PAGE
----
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ATO to visit 2,000 tax agents to capture early-stage problems


The ATO is set to visit over 2,000 tax agents a year in a bid to spot pressured agents who are on the cusp of becoming “bad eggs” as part of a response to complaints about unfair and unscrupulous competition in the market.

By Jotham Lian 11 minute read

Speaking on the ATO’s Tax professionals conversations webcast, deputy commissioner Colin Walker said that over the next three to four years, the Tax Office would be targeting practices and agents who inflate or make up deductions, as well as establish a pre-emptive program to prevent agents from travelling down that same path.

“What we want to do in the future – we've got a program to visit around 2,000 agents a year. Those agents who are being visited are because we have seen something that says to us in the future, they are going to run into some problems,” said Mr Walker.

“We want to provide some help at that time, work with the [Tax Practitioners] Board, work with the professional associations, probably the education institutions as well because there are capability issues at times to try and help them.


“It is not a compliance process, it is a process of help to work together to make sure there is support in those early stages where pressure starts to come so that we can actually do something today so they don't end up being a bad agent in the future.”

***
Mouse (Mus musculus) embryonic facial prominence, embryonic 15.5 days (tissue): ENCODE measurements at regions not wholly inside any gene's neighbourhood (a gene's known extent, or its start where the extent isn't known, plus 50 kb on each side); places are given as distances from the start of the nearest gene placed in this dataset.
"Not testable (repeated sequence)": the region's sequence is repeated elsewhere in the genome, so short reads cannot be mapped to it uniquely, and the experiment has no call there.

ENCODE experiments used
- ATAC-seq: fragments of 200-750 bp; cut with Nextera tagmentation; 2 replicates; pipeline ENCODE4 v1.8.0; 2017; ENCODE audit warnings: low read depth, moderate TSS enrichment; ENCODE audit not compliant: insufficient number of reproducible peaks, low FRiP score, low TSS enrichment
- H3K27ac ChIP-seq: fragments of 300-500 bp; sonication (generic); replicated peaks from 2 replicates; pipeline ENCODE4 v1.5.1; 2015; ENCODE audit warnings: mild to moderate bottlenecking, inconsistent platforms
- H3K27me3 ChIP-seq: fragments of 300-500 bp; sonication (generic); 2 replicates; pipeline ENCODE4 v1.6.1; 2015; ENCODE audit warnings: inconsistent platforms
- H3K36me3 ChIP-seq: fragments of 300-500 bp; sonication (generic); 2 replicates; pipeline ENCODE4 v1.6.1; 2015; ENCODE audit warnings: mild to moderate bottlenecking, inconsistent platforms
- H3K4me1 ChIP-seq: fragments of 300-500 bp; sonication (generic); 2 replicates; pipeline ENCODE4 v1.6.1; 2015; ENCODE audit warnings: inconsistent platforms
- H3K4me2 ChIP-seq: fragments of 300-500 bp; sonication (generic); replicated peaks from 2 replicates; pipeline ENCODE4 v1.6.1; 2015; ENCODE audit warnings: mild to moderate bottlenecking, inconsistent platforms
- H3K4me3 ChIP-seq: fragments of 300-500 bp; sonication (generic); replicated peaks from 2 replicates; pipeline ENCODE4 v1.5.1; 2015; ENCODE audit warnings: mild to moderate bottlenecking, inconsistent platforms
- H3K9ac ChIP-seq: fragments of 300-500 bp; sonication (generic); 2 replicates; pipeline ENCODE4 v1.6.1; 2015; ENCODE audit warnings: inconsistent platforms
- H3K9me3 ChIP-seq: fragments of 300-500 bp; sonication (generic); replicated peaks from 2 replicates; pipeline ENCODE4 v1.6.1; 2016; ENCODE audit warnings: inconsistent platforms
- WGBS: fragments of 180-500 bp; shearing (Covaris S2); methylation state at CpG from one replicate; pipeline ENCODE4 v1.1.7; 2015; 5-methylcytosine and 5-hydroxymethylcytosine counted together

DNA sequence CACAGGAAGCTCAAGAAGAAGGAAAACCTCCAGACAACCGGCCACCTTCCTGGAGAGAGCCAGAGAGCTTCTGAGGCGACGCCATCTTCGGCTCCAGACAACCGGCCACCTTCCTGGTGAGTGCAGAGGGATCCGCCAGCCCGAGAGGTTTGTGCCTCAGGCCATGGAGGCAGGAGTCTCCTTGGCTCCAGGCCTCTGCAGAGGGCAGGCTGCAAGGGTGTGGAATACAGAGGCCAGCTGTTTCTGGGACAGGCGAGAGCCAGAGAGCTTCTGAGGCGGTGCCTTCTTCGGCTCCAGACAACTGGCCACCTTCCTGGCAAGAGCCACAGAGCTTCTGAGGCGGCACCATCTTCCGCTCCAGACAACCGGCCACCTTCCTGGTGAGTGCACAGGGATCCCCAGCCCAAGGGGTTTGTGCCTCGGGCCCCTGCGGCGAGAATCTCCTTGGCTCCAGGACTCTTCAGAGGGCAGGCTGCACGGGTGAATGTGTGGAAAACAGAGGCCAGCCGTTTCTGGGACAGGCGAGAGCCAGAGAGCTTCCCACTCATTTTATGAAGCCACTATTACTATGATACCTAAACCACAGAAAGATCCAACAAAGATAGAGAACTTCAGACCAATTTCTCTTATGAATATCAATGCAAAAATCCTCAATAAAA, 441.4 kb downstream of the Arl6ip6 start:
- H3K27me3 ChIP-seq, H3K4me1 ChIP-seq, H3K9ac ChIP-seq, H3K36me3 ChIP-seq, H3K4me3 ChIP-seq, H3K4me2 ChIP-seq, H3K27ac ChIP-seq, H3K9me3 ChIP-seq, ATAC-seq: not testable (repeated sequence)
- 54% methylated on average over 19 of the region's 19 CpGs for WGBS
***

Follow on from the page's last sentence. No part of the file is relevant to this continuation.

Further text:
As announced in the budget, the ATO will be provided with $318.5 million over four years to implement new strategies to combat the black economy, including measures to target egregious tax practitioners who enable black economy activities.

“At all the open forums and various discussion groups that we go to, I see and hear a lot of frustrated agents who are good agents, they work hard, they follow the rules, they do the right thing and some are struggling to keep their clients because of this competition,” said Mr Walker.

“We want to do something about that, we want good agents and the vast majority of agents fit into that category without any problem at all and go in our green line.

“If you're seeing practises such as inflating deductions or making up deductions or agents operating in a way where they clearly don't have the knowledge of the law then you should come to us as well as the TPB because both sides are working together to sort out this problem.”

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Jotham Lian

Jotham Lian


Jotham Lian is the editor of Accountants Daily, the leading source of breaking news, analysis and insight for Australian accounting professionals.

Before joining the team in 2017, Jotham wrote for a range of national mastheads including the Sydney Morning Herald, and Channel NewsAsia.

You can email Jotham at: This email address is being protected from spambots. You need JavaScript enabled to view it. 

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